Editor’s note: The rapid changes in emerging technologies compel benchmarked vendors in Technology Business Research’s Management Consulting Benchmark report (Deloitte, PwC, Ernst & Young, IBM and others) to acquire or partner to remain competitive.

HAMPTON, N.H. – Rapid changes in emerging technologies force management consultancies to acquire or partner to help clients modernize business models

Annual revenue for the 16 firms in Technology Business Research, Inc.’s (TBR) recently published Management Consulting Benchmark increased 6.5% year-to-year in 2015, reaching $77 billion, while overall IT services market revenue contracted 6.9% over the same time frame.

TBR estimates revenues as:

  • Deloitte, $9.3 billion, 56% market share
  • PricewaterhouseCoopers $3 billion, 18.1% market share
  • Ernst & Young $2.3 billion, 13.8 percent market share
  • Others $1.99 billion, 12 percent market share

As clients increasingly adopt cloud, analytics and digital technologies, operations models are changing, creating opportunities in Operations Consulting, the core of management consulting, at 44% of the $37.5 billion management consulting benchmarked revenue in 1H15.

According to TBR Principal Analyst Patrick M. Heffernan, “Vendors successful in linking the implementation of emerging technologies with business decisions for clients will continue to win engagements in 2016.”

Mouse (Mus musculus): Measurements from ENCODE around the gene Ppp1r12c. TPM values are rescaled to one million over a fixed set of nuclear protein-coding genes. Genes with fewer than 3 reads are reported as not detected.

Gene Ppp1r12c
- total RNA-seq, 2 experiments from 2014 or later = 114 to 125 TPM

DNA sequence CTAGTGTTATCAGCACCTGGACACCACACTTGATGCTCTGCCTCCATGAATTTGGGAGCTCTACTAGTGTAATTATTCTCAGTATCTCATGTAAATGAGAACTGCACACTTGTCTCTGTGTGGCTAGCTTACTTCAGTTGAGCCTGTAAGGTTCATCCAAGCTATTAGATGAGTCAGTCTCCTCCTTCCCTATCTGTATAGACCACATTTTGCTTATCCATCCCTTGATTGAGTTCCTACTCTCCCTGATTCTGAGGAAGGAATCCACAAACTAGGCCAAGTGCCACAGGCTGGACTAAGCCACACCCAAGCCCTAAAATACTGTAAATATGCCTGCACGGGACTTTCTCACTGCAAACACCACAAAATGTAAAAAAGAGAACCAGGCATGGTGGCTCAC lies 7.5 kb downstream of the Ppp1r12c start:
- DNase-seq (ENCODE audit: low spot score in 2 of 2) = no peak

The rapid changes in emerging technologies compel benchmarked vendors to acquire or partner to remain competitive.

McKinsey’s 2011 acquisition of Henry Rak Consulting, an analytics boutique serving retail clients, appeared to be an outlier, as strategy-centric firms rarely made acquisitions and emerging technology capabilities did not fit seamlessly into the highest end of consulting services.

By the end of 2015, however, the acquisitions pace set by McKinsey, BCG, KPMG and their peers illustrated how McKinsey’s move was the start of a market-shifting trend.

While management consultancies have consistently acquired smaller consulting firms that typically fold neatly into firms’ capabilities and strengths, large purchases such as Deloitte of Monitor or PwC of Booz & Company have occurred. In the last 12 months, McKinsey and BCG stood out for their strategic shift to build emerging technology capabilities, especially in analytics and digital transformation, helping them compete across a broader consulting spectrum.

Similarly, many of the benchmarked consultancies entered or enhanced alliances designed to align deeper technology capabilities with core consulting offerings.

Deloitte’s partnership with Accenture Duck Creek indicates Accenture’s willingness to be a software partner — even to a traditionally fierce competitor. As multiple management consulting executives noted to TBR, the pace of change in technology and innovation has forced consultancies to partner or acquire more rapidly and with more agility, or risk falling behind.

Note: Heffernan will present high-level findings from the 1H15 Management Consulting Benchmark in TBR’s webinar Operations is the link between management consulting and emerging technologies, compelling vendors to invest in people and IP, Feb. 25, 2016, at 1 p.m. EST.

The Management Consulting Benchmark covers Accenture, Aon Hewitt, A.T. Kearney, Bain & Company, BearingPoint, Boston Consulting Group, Capgemini, Deloitte, EY, IBM GS, KPMG, Oliver Wyman, Mercer, McKinsey & Company, PwC and Towers Watson.

For additional information about this research or to arrange a one-on-one analyst briefing, please contact heather.waters@tbri.com.